Audit Chamber director Alexei Kudrin says a maximum of RUB2bn-3bn ($32.6bn-48bn) are stolen from the Russian federal budget annually, Vestnik reported on January 14.
"Concerning criminal cases, RUB2bn-3bn per year is the maximum, usually it’s even less," Kudrin said, adding that spending violations are estimated at hundreds of billions per year.
The value of the Russian economy was $1.657 trillion in 2019 making the stealing equivalent to 1.9%-2.9% of GDP. However, one in three Russians were estimated to be working in the shadow economy in October 2019, down 45% from two years ago, or about 13% of GDP, according to a controversial study from the Russian Presidential Academy of National Economy and Public Administration (RANEPA). Other estimates put the share as high as a third of GDP.
While corruption and the shadow economy are not directly comparable, the two problems are linked as both are dependent on good corporate governance.
"For instance, we’ve detected RUB804bn of such violations in 2019,” Kudrin said a government briefing. “But about a third of them are accounting errors. They are corrected at the time of checks. A third is violation of procurement proceedings, which are not criminally liable," Kudrin said as cited by Prime.
Since the near-miss budget crisis in 2016 when the Ministry of Finance had a RUB2 trillion hole in the budget the government has been cracking down on graft as part of its quest to find new sources of revenue, and this has greatly reduced corruption. However, by definition measuring graft is impossible to do accurately and all the estimates remain controversial.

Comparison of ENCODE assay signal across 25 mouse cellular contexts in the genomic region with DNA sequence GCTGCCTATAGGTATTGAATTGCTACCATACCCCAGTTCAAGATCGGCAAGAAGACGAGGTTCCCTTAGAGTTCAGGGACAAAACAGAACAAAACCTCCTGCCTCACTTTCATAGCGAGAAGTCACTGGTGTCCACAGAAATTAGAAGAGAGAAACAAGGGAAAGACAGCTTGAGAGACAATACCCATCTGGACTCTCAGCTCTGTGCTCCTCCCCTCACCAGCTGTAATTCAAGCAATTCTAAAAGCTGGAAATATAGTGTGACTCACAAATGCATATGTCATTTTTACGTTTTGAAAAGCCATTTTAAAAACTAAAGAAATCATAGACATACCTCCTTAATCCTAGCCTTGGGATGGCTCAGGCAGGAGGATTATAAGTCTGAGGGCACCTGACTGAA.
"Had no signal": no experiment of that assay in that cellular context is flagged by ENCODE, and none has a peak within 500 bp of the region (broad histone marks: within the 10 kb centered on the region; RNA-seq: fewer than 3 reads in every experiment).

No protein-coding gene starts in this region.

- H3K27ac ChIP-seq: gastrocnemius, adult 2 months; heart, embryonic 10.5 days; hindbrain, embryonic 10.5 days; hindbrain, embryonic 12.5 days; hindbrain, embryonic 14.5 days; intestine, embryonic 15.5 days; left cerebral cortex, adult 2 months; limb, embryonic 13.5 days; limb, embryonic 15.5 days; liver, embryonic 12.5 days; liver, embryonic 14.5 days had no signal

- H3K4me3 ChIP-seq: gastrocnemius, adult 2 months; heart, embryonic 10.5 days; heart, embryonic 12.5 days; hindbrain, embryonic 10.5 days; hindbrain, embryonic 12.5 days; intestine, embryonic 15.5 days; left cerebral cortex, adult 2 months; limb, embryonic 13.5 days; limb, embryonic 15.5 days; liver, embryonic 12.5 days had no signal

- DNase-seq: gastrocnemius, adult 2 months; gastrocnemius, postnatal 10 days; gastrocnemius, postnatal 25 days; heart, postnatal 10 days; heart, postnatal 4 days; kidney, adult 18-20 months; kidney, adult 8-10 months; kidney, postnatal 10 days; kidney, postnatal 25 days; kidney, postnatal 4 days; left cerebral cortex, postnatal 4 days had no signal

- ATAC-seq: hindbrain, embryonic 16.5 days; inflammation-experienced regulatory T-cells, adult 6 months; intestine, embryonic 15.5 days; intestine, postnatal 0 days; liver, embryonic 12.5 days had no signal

Moreover, much of the “stealing” is legal. The Kremlin introduced an online procurement system several years ago, later copied by Ukraine with its ProZorro system, that was supposed to open up tendering for state contracts to competition and make them more transparent.
However, the biggest abuser of the special exemptions for one-bid awards of these contracts is the Kremlin, and they tend to be awarded to the very largest contracts. Under President Vladimir Putin a group of stoligarchs have grown enormously wealthy by winning these contracts that include projects like the Kerch bridge to Crimea and the Power of Siberia gas pipeline to China, both of which cost billions of dollars.